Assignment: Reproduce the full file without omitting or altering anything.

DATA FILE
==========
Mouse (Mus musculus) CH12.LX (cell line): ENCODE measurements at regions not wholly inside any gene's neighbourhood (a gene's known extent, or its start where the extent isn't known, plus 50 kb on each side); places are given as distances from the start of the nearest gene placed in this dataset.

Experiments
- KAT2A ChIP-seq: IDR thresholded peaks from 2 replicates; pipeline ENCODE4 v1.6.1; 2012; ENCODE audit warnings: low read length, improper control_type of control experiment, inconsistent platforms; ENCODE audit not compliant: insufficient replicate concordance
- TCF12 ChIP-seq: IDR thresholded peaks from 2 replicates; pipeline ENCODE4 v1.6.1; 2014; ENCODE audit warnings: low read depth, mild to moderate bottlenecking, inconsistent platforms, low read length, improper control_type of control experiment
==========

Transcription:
Mouse (Mus musculus) CH12.LX (cell line): ENCODE measurements at regions not wholly inside any gene's neighbourhood (a gene's known extent, or its start where the extent isn't known, plus 50 kb on each side); places are given as distances from the start of the nearest gene placed in this dataset.

Experiments
- KAT2A ChIP-seq: IDR thresholded peaks from 2 replicates; pipeline ENCODE4 v1.6.1; 2012; ENCODE audit warnings: low read length, improper control_type of control experiment, inconsistent platforms; ENCODE audit not compliant: insufficient replicate concordance
- TCF12 ChIP-seq: IDR thresholded peaks from 2 replicates; pipeline ENCODE4 v1.6.1; 2014; ENCODE audit warnings: low read depth, mild to moderate bottlenecking, inconsistent platforms, low read length, improper control_type of control experiment